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The New Arab Staff

Foreign lenders cut ties with Lebanon as financial crisis deepens

Foreign financial institutions have become weary of Lebanon [Getty]

Date of publication: 9 April, 2021

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The severed relationship between Banque du Liban and foreign correspondent banks will make it tough for Lebanon to transfer foreign payments and purchase basic goods from abroad.

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Lebanon
Foreign lenders are cutting ties with Lebanon's central bank, a move that marks yet another milestone in the country's descent into bankruptcy and civil unrest.

HSBC and Wells Fargo are among the banking service providers breaking off their business relationships with Banque du Liban, Reuters reported.

In a letter to Lebanon's public prosecutor, central bank Governor Riad Salameh warned that Wells Fargo had closed a central bank account in dollars, while HSBC had shut its British sterling account.

The "negative shocks" in the relationship between Banque du Liban and foreign correspondent banks will make it tough for Lebanon to transfer foreign payments and purchase basic goods from abroad, Salameh said.

Bank of America and Deutsche Bank were among lenders that had also reduced their activities with Lebanese banks in areas such as cross-border payments and letters of credit.

However, sources told the news agency that other banks such as JPMorgan, Bank of New York Mellon and Citi and Commerzbank remain active.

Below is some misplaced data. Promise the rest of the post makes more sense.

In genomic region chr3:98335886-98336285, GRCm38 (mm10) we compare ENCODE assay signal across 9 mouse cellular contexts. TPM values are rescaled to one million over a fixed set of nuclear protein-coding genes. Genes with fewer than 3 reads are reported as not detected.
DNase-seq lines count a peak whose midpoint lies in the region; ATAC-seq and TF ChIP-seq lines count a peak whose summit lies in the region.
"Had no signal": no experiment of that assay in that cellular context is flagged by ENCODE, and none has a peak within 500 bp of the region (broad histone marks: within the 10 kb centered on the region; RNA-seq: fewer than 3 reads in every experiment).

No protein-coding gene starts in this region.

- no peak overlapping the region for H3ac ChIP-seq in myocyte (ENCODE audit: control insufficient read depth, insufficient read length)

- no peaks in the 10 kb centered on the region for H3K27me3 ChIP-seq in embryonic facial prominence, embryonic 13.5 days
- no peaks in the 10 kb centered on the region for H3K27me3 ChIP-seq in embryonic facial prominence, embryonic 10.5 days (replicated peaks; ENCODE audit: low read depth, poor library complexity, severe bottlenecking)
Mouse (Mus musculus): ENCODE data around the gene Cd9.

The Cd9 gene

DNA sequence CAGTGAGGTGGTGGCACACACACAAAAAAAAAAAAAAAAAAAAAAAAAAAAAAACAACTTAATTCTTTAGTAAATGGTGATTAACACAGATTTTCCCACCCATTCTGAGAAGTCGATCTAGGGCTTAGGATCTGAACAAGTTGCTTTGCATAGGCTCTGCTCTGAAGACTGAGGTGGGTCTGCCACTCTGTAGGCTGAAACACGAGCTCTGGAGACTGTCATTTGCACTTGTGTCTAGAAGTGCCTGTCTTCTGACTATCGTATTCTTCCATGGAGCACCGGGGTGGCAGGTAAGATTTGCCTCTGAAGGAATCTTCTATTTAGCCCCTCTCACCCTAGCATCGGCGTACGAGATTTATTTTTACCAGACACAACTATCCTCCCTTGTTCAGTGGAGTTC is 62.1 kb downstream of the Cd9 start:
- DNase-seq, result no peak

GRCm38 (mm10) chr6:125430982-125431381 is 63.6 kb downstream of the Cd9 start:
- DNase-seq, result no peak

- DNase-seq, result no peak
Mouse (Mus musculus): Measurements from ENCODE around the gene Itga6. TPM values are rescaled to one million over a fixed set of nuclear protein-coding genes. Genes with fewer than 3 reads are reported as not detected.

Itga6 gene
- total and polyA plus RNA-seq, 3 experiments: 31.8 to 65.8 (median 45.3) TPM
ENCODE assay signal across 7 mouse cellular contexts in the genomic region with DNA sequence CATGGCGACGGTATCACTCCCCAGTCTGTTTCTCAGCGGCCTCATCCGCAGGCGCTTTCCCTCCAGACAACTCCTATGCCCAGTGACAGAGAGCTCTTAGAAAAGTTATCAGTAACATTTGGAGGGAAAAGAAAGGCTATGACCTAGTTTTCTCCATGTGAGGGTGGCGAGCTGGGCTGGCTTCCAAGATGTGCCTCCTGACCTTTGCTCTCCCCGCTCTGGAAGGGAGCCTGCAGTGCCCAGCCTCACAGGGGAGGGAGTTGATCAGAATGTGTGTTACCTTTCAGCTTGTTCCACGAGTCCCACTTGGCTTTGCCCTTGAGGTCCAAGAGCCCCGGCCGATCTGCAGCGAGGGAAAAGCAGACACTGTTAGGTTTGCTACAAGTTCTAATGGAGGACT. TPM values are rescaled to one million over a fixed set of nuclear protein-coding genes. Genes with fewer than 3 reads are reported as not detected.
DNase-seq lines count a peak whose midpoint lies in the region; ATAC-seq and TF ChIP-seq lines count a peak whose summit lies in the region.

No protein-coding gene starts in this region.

Foreign financial institutions have become weary of Lebanon since the government defaulted on its debt last year and the value of the Lebanese lira crashed against the dollar.

Estimates point to a reduction in foreign lenders since 2019 between 20 percent and 80 percent.

Salameh is currently facing scrutiny for his role in the financial crisis both at home and in Europe, with a Swiss investigation into money laundering and corrupt practices under way.

Read also: The world watches Lebanon on brink of collapse

The central bank Governor has previously faced corruption allegations amid Lebanon's worsening financial crisis. He was summoned to court last December as part of an investigation into how central bank dollars ended up in the black market, but refused to attend.

Lebanon's President Michel Aoun blamed the central bank, in a speech late on Wednesday, for the financial collapse and for stalling an audit that is key to unlocking foreign aid. The central bank did not responded to Aoun's remarks.

Subsidies drawn from critical foreign reserves that currently fund vital imports of wheat, fuel and medicine are forecasted to run out by the end of May.

Lebanon’s sovereign credit rating was cut deeper into junk territory in recent years as concern grew about the sustainability of its public debt. The heavily indebted state and the central bank have since traded blame for the crisis, Lebanon’s worst in decades.

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